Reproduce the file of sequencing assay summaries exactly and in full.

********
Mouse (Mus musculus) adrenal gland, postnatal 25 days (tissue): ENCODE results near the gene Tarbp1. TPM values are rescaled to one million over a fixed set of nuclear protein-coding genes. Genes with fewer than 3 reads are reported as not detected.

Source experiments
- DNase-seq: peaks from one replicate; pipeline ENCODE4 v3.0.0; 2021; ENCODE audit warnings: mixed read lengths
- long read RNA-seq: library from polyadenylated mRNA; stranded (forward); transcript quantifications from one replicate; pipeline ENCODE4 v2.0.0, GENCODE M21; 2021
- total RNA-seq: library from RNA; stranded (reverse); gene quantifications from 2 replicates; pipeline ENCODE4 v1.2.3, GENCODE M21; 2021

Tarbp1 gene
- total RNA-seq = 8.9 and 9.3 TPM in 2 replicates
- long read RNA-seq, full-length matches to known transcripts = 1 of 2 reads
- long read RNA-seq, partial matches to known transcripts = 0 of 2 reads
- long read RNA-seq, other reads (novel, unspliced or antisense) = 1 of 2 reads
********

Mouse (Mus musculus) adrenal gland, postnatal 25 days (tissue): ENCODE results near the gene Tarbp1. TPM values are rescaled to one million over a fixed set of nuclear protein-coding genes. Genes with fewer than 3 reads are reported as not detected.

Source experiments
- DNase-seq: peaks from one replicate; pipeline ENCODE4 v3.0.0; 2021; ENCODE audit warnings: mixed read lengths
- long read RNA-seq: library from polyadenylated mRNA; stranded (forward); transcript quantifications from one replicate; pipeline ENCODE4 v2.0.0, GENCODE M21; 2021
- total RNA-seq: library from RNA; stranded (reverse); gene quantifications from 2 replicates; pipeline ENCODE4 v1.2.3, GENCODE M21; 2021

Tarbp1 gene
- total RNA-seq = 8.9 and 9.3 TPM in 2 replicates
- long read RNA-seq, full-length matches to known transcripts = 1 of 2 reads
- long read RNA-seq, partial matches to known transcripts = 0 of 2 reads
- long read RNA-seq, other reads (novel, unspliced or antisense) = 1 of 2 reads